New Study By Comptroller Stringer Shows Spike In Retail Vacancies

Vacant storefronts on 86th Street in Bay Ridge, February 28, 2019. (Photo: Justin Mitchell/Bklyner)

BROOKLYN – A new study by Comptroller Scott Stringer’s office shows that Brooklyn is facing a substantial spike in storefront retail vacancies and rents.

According to the study, the rate of empty and vacant storefronts across the five boroughs has increased by about 50% over the past decade, rising to a high of 5.8% in 2017. The study took into account the different neighborhoods and specified each by zip codes.

  • For zip code 11216, which includes Bedford Stuyvesant and Crown Heights, the total retail space in 2017 was 1.5 million square feet. Now, there are 264 vacant retail spaces in that area.
  • 11217, which includes Boerum Hill and areas around Barclays, total retail space in 2017 was 2.5 million square feet. The vacant retail spaces now are 182.
  • 11221, which includes Bedford Stuyvesant and Bushwick, total retail area in 2017 was 1.7 million square feet. Now, there are 176 vacant retail spaces.
  • 11224, which includes Coney Island, total retail area in 2017 was 1.3 million square feet. Now, there are 76 vacant spaces in the area.
  • 11233, which includes Ocean Hill, total retail space in 2017 was 857k square feet. Now, there are 211 vacant spaces.
  • And in 11249, which includes Williamsburg, the total retail space in 2017 was 1.7 million square feet. Now, there are 124 vacant retail spaces in the area.

Over the last decade, the amount of vacant retail space has increased by 5.2 million square feet in NYC. According to the study, between 2007 and 2017, the City’s “economy expanded rapidly as 350,000 new residents poured in and 660,000 new jobs were created. During that period, the amount of retail space in the city also expanded considerably, by about 27.1 million square feet.”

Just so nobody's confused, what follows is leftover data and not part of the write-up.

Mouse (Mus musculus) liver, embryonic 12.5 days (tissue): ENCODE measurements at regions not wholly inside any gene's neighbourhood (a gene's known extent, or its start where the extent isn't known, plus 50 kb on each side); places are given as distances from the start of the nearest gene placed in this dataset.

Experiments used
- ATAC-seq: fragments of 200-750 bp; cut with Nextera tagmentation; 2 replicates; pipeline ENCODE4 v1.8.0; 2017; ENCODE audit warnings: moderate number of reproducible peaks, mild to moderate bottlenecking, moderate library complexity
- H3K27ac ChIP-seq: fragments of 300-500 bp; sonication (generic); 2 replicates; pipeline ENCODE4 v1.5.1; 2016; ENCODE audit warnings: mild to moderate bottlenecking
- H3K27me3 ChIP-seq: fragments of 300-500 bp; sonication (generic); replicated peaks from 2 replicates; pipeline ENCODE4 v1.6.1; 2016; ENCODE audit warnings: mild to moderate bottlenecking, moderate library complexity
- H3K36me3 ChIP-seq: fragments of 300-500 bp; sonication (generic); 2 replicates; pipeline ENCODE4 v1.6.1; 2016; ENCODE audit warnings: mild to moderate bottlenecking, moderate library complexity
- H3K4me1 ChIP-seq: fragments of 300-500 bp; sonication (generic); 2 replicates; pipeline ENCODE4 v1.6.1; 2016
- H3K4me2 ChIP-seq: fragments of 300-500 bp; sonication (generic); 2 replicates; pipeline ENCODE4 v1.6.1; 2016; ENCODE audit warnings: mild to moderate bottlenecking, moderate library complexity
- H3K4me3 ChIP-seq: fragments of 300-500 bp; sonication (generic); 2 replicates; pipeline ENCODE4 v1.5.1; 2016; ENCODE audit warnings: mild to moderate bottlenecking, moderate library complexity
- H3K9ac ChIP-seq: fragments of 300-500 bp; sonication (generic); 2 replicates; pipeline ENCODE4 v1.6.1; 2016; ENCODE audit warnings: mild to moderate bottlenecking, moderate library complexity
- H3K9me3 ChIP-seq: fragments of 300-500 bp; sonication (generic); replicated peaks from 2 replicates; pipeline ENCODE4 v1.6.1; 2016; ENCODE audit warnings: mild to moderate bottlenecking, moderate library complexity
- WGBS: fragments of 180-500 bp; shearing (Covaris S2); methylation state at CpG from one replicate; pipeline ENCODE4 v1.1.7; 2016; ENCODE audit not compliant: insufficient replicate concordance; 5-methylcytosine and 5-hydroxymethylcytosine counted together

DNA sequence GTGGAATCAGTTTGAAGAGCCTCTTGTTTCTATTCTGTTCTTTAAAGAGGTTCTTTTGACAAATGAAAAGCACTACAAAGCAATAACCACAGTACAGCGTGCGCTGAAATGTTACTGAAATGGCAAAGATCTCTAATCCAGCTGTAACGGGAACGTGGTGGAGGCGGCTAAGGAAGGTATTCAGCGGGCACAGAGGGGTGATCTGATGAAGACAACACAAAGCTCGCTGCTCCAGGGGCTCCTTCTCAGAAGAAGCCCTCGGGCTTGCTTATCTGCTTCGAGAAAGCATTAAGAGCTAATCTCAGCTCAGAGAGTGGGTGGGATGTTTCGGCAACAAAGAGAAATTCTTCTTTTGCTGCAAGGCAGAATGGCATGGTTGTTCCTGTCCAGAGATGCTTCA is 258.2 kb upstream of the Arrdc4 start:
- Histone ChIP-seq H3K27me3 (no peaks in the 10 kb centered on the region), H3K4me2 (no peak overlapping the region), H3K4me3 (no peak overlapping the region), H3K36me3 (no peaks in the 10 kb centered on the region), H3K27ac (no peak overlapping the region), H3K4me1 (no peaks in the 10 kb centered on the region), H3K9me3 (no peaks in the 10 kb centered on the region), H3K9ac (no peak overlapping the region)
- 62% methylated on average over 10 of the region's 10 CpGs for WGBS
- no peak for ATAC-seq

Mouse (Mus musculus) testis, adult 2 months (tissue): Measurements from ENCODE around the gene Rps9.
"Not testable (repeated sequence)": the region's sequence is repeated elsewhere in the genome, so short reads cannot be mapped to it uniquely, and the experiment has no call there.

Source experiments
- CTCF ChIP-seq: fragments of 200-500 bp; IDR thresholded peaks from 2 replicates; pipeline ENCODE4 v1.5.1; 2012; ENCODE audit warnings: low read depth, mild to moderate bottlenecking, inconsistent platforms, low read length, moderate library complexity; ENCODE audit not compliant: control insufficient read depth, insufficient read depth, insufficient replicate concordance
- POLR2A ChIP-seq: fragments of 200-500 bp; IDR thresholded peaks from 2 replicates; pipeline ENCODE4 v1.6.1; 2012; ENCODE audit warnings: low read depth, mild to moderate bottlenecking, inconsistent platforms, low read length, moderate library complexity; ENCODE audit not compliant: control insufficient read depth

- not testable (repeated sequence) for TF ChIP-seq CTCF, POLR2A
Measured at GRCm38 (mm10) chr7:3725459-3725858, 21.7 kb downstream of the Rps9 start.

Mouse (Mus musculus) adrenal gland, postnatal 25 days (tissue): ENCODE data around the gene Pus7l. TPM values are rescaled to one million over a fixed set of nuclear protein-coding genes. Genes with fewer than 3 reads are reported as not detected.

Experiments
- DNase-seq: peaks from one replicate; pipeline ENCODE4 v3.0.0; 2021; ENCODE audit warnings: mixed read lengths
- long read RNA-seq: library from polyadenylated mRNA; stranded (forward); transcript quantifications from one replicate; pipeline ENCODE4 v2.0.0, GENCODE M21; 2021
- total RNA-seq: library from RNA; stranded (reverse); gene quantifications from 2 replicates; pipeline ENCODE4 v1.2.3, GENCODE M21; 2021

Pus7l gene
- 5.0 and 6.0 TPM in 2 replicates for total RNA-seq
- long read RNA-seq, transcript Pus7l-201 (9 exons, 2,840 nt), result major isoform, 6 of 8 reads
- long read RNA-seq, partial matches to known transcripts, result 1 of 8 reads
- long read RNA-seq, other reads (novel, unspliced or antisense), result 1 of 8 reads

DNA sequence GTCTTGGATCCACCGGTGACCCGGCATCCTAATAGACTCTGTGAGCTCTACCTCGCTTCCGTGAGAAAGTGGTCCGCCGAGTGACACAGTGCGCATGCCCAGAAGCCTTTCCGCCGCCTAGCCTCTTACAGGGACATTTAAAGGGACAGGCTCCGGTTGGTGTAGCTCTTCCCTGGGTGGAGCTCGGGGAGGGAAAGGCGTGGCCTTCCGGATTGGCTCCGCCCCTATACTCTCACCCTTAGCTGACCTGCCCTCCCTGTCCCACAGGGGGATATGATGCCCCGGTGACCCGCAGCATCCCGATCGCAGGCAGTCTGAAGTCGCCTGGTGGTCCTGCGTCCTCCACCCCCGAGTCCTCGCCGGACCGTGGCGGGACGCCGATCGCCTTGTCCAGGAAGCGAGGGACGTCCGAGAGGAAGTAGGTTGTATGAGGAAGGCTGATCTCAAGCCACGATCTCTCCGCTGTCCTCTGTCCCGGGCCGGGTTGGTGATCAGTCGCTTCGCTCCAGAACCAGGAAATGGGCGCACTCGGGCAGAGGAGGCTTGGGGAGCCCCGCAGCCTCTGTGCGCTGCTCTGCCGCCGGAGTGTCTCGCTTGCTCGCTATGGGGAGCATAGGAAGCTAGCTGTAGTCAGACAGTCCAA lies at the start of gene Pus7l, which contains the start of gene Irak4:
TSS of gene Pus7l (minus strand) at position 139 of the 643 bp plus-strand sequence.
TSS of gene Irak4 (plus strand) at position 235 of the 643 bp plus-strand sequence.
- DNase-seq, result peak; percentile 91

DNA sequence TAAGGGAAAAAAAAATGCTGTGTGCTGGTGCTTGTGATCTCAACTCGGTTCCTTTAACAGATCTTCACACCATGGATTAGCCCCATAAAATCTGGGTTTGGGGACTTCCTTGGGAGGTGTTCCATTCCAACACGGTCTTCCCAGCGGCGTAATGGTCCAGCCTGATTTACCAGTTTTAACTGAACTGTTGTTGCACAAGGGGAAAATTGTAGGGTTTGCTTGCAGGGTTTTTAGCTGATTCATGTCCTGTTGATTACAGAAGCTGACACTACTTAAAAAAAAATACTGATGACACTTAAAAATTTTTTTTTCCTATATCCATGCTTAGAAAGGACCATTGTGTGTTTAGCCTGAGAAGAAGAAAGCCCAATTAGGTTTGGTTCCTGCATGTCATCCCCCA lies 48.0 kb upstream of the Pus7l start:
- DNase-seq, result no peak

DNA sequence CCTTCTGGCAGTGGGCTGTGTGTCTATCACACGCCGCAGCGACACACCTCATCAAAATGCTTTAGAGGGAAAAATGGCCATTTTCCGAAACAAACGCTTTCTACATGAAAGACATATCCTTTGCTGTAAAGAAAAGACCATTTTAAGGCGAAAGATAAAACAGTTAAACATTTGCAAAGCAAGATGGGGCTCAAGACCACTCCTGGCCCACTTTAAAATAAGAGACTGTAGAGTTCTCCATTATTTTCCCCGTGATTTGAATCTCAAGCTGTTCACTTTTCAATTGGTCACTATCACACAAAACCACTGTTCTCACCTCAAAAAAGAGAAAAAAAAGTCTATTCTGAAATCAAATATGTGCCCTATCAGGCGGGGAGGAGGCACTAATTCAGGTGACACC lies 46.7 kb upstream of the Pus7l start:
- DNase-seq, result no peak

“However, as the City grew, so did the vacant retail space. Citywide, the retail vacancy rate rose from a low of 4.0% in 2007 to 5.8% in 2017,” the study noted.

Community leaders have already voiced concerns about the number of vacancies. In December, Council Member Justin Brannan penned an op-ed for the Brooklyn Reporter, saying, “Sometimes it feels like every other week, another store or restaurant that’s been around forever suddenly announces it is closing. And while businesses come and go, and good things don’t last forever, it’s clear the outgoing shops, stores, and restaurants aren’t being replaced by new ones as quickly as in the past.”

In fact, back in March, Bklyner looked at the vacant businesses in Bay Ridge and learned that finding the underlying cause of the problem is quite difficult. Stringer says it has to do with the expanding of NYC’s economy, online shopping, rising commercial rents, and “burdensome regulatory hurdles.”

“[It’s] partly due to the skyrocketing growth of internet shopping, particularly Amazon,” the study noted. “The number of merchandise retail outlets in New York City rose by 19% between 2007 and 2017, while the number of personal services establishments rose by nearly 50%, and bars and restaurants soared by 65%.”

The study also examined regulatory hurdles and found that they are associated with greater retail vacancy.